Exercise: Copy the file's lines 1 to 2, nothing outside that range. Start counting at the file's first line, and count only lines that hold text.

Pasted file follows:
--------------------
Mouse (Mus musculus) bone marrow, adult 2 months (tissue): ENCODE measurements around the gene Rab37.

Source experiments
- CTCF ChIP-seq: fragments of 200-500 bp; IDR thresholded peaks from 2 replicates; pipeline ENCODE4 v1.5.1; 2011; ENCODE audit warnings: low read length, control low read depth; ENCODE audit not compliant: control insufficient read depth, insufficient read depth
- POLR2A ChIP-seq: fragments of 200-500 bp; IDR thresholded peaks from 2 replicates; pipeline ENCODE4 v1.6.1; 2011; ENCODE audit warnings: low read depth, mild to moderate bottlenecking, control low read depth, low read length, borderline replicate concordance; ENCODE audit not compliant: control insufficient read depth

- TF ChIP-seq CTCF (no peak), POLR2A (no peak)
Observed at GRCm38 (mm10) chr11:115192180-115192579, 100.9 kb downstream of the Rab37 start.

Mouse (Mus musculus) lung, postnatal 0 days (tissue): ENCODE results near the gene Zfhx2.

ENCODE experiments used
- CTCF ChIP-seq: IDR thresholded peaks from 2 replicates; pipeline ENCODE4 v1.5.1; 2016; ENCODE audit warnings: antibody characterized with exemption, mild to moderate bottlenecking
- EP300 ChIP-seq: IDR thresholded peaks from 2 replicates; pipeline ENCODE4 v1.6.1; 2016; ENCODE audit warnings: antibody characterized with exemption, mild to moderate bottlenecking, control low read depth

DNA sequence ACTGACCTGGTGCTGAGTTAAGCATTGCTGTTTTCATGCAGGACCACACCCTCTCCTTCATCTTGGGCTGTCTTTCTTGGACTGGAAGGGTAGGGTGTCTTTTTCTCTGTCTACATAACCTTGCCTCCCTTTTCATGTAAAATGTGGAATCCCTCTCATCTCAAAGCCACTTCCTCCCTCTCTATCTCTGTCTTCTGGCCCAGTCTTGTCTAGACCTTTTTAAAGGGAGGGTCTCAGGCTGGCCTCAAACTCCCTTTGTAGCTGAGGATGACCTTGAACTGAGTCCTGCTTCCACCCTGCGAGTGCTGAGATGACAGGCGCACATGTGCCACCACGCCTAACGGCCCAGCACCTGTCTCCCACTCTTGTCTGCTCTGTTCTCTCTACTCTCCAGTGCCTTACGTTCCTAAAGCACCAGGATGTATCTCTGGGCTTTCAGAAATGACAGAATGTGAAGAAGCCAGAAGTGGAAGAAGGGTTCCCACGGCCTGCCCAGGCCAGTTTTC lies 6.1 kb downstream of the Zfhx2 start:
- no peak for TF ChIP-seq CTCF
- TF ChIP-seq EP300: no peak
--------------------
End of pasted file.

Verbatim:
Mouse (Mus musculus) bone marrow, adult 2 months (tissue): ENCODE measurements around the gene Rab37.

Source experiments